Religion: that state characterized by a supported organization that does not reflect upon itself, except through diversionary tactics which avoid its own inherent disorganized conceptual foundations.

44 thoughts on “The Fallacy of Belief: modernity and its tells.

  1. But, kind sir, no belief is still belief, isn’t it? Lol! In matter of belief, I think I will go by what many enlightened ones said – that all these lead to one mountain. Maybe we follow a path of faith that is in accordance to our own maturity. I was raised a Christian but even at an early age there were traditions I noticed that did not sit well with me — and so I deviated. In a country that is largely Catholic, taking a path that is different from Christianity is not easily understood. It means being on your own and, worse, labeled as cultic.

    1. We must believe, yes. Because we can not exit the world before us, and this real world has belief.

      I would say ‘being on your own’, as you say, is more heretical than like a cult member. To say, as I do, I have no belief around God to discredit or confirm is heretical, because In a way —I mean I just said, we must believe. So I am indicating an absence rather than an existence or substance. People don’t like that. 😆 but also, in a way, it can appear I am being dishonest.

      Because, what is belief? I suppose this question goes to a more basic ideal: What does it mean to have belief or to believe?

      1. A concept is different for each person. So my definition of belief may be different from yours. Really, does it matter? For as long as we are comfortable with our concept, then we can live in peace. My idea of God differs from others – but it is better to follow that idea where my heart rests easy than to follow the herd while my soul has many questions. If I appear dishonest, heretic or cultic, I can sleep soundly at night because my soul is at peace.

      2. And I would suggest that your peace has nothing to do with believing anything. But as you say, that’s just my version of belief. 😁

      3. We view people based on how we view ourselves. Hence, I think you are having belief by non-belief — while you think my peace has nothing to do with belief. Lol! Sometimes, I want to be easy in how I express my views in writing thinking I might come across like the subject of your post. On the other hand, it is a personal blog and therefore we can express our personal opinions and it is up to the reader what to think of it.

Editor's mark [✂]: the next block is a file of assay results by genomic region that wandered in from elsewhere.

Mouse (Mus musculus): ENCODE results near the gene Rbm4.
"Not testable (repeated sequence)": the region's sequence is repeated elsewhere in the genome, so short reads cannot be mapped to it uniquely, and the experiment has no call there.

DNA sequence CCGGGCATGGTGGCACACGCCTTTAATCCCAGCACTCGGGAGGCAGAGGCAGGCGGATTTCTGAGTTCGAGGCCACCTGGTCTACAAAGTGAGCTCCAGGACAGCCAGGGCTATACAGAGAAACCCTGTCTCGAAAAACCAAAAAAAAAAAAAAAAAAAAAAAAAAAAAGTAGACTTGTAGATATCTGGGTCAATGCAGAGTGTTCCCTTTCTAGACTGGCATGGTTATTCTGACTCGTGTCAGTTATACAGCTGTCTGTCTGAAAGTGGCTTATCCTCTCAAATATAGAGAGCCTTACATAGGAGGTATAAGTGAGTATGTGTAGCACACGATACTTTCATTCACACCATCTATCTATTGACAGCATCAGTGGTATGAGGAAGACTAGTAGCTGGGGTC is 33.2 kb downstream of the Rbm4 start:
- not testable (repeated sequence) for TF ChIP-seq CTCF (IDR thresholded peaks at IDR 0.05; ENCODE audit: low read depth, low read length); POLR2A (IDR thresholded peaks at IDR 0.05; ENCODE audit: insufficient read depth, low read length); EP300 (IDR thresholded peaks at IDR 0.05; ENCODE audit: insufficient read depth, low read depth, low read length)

4. I think there is a loose thread somewhere. It took me a while to notice your December 22 cement-dirt thoughts, and reply to them — somewhere.

  2. I am wondering if the thoughts you have. I am guessing. But I’m thinking that in the context of me not believing you (but I think more you notbelieving me). You have a certain, what you figure is compassion, maybe praying to God or Jesus that he come into my life; a sort of pity maybe.

    Would that make you better than me? Like. A better human?

    I mean, I always eventually come back to it, but the end run here has got to be that you get to have eternal life. An eternity of happiness and contentment with God, I suspect.

    What happens to me?

    In you mind, in the last judgment, what happens to me?

    1. On more than one occasion, you have made it clear that you aren’t concerned about “Judgment Day.” If there is one, you will simply accept whatever God does. So, in asking me what I think will happen to you on “Judgment Day,” I’m assuming that you are just coming at the “are you better than me” question from another angle.

      I’m not better than you. I don’t think I’m better than you. I do pray for you. I don’t feel pity for you. I do think judgment is a part of our story. And, I do think that Jesus is our only hope for grace, mercy, and the quality of life that humanity was created for.

      Have a great holiday with your family!

  3. ***. Here I got a good one I think; not directly about our conversation right this second but our ongoing conversation:

    OK. Let’s say there is this person that didn’t know how to walk very well. And they would walk on the sidewalk and they would fall down all the time and hurt themselves.

    this person starts to understand that this thing that he was planting his face and nose and elbows and hips and butt upon is called “cement”. As he learns to walk, he reaffirms for everyone he knows (who all have this odd walking problem) that ‘cement’ is that which can punish them. But also teaches them to walk without getting hurt. So everyday all the time he and they repeated themselves cement cement cement is this cement is that that is cement cement does this cement does that. Then eventually they come to rely upon the cement and they don’t have to per claim cement everywhere in order to walk and rely upon the cement and not be hurt but be utterly supported by it.

    They meet some other people and the other people say dirt. And at first they get in the battles over whether it is cement or whether it is dirt. But then eventually they realize that they’re talking about the same thing.

    Perhaps Jesus and God and all I and Krisna. Are different terms to talk about the same thing that all human beings experience and go through in one way or another.